Armand Hammer Engrossed Vancouver with Nothing but Their Beats and Rhymes

Fortune Sound Club, August 7

Photo: Jean-Michel Lacombe

Published Aug 8, 2022

Armand Hammer, the New York City hip-hop duo of Billy Woods and ELUCID, are having an incredible year — which is surprising, considering they haven't released any new music since their excellent Alchemist collaboration Haram, which came out all the way back in March 2021. Instead, the two are riding high off their masterful pair of 2022 releases as solo artists, Woods's Aethiopes and ELUCID's I Told Bessie.

Descending on Vancouver's Fortune Sound Club on Sunday, the group were poets operating at the peak of their powers, holding the attention of a small but engaged audience through nothing but their knotty and dense wordplay, some incredible beats, and a good bit of weathered charisma. The performance was unadorned but nonetheless attention-grabbing — no projections, visuals or fancy lighting to distract from the craft, and not even a DJ to queue up the tracks due to some unforeseen border-crossing issues. Instead, Woods and ELUCID took turns at the laptop, setting up beats for the other to go in on, rotating between a vast selection of tracks from their many solo releases and collaborative albums.

ELUCID took the first, magnetic verse, ripping to shreds the loping, hypnotic reversed guitar sample that anchors his I Told Bessie opener "Spellling." Woods joined in on the hook, intoning fragments of "Just got to heaven and I can't sit down" with terse weariness. Later, ELUCID helped Woods push through Aethiopes highlight "No Hard Feelings," their voices repeating the song's title in a tug-of-war against producer Preservation's towering warped brass (or is it bagpipes?) fanfare — somehow sounding both cosmically abstract and pragmatically grounded.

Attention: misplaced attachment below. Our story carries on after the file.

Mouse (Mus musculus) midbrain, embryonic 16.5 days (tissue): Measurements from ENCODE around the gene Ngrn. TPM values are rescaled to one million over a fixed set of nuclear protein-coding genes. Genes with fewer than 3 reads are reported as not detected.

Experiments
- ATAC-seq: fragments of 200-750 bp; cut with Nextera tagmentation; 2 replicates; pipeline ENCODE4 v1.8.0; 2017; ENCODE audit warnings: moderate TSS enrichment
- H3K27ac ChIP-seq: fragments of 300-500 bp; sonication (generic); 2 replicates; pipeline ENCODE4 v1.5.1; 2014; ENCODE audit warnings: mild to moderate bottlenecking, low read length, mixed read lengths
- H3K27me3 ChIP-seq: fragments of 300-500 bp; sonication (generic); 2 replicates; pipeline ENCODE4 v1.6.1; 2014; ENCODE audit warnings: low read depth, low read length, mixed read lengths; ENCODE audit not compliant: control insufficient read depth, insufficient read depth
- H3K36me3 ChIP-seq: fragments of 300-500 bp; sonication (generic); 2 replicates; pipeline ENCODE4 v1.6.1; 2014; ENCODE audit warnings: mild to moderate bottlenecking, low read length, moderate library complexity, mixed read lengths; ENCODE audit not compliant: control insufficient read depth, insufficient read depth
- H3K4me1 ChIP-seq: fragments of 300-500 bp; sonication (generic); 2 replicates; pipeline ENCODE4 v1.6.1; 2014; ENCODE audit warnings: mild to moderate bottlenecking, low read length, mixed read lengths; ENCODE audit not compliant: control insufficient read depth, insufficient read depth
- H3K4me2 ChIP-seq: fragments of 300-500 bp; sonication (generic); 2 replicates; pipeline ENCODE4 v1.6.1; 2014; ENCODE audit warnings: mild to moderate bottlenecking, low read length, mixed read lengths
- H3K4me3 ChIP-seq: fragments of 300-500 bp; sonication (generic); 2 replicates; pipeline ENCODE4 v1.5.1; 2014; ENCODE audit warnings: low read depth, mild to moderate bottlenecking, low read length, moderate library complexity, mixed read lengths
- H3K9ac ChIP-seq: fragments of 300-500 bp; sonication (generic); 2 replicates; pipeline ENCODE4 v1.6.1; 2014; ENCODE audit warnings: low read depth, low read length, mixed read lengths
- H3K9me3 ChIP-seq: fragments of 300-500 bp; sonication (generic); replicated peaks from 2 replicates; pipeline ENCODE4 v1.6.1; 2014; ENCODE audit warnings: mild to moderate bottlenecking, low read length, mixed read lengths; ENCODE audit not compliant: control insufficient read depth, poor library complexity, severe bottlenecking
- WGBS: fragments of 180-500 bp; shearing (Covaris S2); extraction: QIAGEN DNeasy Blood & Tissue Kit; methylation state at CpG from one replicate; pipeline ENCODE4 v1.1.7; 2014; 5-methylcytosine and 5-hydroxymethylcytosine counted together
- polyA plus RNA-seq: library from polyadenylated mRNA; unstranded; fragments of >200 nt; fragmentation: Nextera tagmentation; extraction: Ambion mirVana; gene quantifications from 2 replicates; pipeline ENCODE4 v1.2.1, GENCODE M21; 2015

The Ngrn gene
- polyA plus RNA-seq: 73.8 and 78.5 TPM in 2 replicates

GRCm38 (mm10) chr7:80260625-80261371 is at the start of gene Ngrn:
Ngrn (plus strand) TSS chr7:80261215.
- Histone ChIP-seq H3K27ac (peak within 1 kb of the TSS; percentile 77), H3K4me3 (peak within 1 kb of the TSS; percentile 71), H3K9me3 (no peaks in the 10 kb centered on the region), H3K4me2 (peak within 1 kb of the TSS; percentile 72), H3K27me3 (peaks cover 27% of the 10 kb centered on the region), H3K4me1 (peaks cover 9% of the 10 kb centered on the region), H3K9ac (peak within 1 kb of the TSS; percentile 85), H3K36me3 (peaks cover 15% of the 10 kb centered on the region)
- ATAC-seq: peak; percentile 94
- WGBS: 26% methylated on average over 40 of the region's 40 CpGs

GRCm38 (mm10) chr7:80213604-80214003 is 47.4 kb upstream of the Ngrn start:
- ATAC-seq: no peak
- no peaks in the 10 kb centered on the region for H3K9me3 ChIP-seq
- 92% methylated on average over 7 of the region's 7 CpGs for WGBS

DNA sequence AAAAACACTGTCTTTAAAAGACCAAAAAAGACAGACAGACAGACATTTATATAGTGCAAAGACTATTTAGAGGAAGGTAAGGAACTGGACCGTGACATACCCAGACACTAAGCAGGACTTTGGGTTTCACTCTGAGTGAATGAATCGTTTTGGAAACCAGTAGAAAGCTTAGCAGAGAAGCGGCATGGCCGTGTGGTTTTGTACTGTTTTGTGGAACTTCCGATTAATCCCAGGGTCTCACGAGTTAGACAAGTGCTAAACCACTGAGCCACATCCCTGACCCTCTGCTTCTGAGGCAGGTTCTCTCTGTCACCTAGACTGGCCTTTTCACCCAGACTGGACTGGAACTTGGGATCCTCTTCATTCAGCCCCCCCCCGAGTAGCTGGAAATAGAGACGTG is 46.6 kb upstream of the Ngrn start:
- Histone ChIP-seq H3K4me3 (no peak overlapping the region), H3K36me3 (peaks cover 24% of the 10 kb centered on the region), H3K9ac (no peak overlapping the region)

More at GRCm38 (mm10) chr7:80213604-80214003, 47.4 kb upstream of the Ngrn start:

Following a performance of the bottom-heavy, JPEGMafia-produced Armand Hammer cut "Barbarians," Woods remarked on Fortune Sound Club's considerable subwoofer, expressing bemused concern that the overwhelming vibrations might lead to stage collapse if he misstepped. That didn't keep him from grinning with delight when, seconds later, the beat to "Wharves" started booming through the PA — every slinky gamelan plink rendered in stunning depth, the song's delayed snare and bass drum shuffle rattling sternums.

The crowd remained intensely engaged throughout the evening — though, make no mistake, this is head-down, deep-nod, deeper-thought music, so no one was about to cut loose on the dance floor. Towards the end of the set, Haram closer "Stonefruit" did manage to get people swaying, with ELUCID's melodic and somewhat optimistic chorus providing a brief respite from Woods's heavy, spiritually profane verse: "She left what was left in a ditch / She dream of the sex / She finished on top and howled in the crook of my neck / She dragged the bones home and built a bed / She drank rosé out the skull but held it gentle as my living head."

The performance showed that Woods and ELUCID are simply at the top of their game right now. Their prolific, high-quality recorded output is somehow matched by their stage chops — with every evocative verse and free-associative digression rapped with nuance and precision. At once breathlessly poetic and lived-in, these songs are modern hip-hop classics. Armand Hammer deserve their victory lap, and hopefully even greater things to come.

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